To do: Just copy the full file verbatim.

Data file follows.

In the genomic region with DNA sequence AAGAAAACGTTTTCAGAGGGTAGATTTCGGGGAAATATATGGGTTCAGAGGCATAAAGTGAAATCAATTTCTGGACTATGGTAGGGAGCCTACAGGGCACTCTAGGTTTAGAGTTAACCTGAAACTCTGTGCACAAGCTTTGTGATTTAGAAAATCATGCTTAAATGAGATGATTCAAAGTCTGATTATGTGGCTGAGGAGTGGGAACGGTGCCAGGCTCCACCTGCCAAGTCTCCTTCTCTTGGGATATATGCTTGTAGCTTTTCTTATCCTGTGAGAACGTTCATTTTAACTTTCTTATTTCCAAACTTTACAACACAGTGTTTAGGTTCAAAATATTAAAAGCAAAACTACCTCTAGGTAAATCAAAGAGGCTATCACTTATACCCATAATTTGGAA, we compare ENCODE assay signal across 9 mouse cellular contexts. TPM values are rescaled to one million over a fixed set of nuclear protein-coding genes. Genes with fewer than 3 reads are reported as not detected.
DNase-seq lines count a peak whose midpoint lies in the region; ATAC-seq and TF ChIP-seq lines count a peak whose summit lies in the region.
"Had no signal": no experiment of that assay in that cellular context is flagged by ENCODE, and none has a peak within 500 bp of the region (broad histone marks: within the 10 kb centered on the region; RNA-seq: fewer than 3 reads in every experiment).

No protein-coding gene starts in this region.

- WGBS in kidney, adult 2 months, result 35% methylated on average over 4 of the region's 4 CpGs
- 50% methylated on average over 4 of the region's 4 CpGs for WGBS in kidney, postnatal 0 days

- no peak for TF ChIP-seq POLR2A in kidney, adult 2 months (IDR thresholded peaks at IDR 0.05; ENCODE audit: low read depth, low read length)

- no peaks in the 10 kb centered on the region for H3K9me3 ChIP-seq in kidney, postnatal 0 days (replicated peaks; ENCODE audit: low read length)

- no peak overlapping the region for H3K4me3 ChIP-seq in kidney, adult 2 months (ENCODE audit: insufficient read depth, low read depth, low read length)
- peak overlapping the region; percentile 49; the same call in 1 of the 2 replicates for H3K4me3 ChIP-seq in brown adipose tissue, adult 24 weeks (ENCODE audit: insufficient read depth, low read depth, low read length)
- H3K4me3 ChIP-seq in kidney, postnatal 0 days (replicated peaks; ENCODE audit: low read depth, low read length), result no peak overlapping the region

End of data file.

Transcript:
In the genomic region with DNA sequence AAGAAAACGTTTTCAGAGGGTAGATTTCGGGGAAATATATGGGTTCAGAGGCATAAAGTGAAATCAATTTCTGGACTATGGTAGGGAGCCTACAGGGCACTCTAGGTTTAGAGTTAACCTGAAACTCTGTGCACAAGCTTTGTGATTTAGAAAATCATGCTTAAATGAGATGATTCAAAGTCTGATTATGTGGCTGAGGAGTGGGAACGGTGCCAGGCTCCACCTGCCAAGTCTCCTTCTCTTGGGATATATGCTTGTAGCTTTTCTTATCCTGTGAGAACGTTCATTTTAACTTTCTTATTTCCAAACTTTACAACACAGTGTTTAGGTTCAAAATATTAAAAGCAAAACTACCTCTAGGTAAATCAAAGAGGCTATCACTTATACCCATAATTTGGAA, we compare ENCODE assay signal across 9 mouse cellular contexts. TPM values are rescaled to one million over a fixed set of nuclear protein-coding genes. Genes with fewer than 3 reads are reported as not detected.
DNase-seq lines count a peak whose midpoint lies in the region; ATAC-seq and TF ChIP-seq lines count a peak whose summit lies in the region.
"Had no signal": no experiment of that assay in that cellular context is flagged by ENCODE, and none has a peak within 500 bp of the region (broad histone marks: within the 10 kb centered on the region; RNA-seq: fewer than 3 reads in every experiment).

No protein-coding gene starts in this region.

- WGBS in kidney, adult 2 months, result 35% methylated on average over 4 of the region's 4 CpGs
- 50% methylated on average over 4 of the region's 4 CpGs for WGBS in kidney, postnatal 0 days

- no peak for TF ChIP-seq POLR2A in kidney, adult 2 months (IDR thresholded peaks at IDR 0.05; ENCODE audit: low read depth, low read length)

- no peaks in the 10 kb centered on the region for H3K9me3 ChIP-seq in kidney, postnatal 0 days (replicated peaks; ENCODE audit: low read length)

- no peak overlapping the region for H3K4me3 ChIP-seq in kidney, adult 2 months (ENCODE audit: insufficient read depth, low read depth, low read length)
- peak overlapping the region; percentile 49; the same call in 1 of the 2 replicates for H3K4me3 ChIP-seq in brown adipose tissue, adult 24 weeks (ENCODE audit: insufficient read depth, low read depth, low read length)
- H3K4me3 ChIP-seq in kidney, postnatal 0 days (replicated peaks; ENCODE audit: low read depth, low read length), result no peak overlapping the region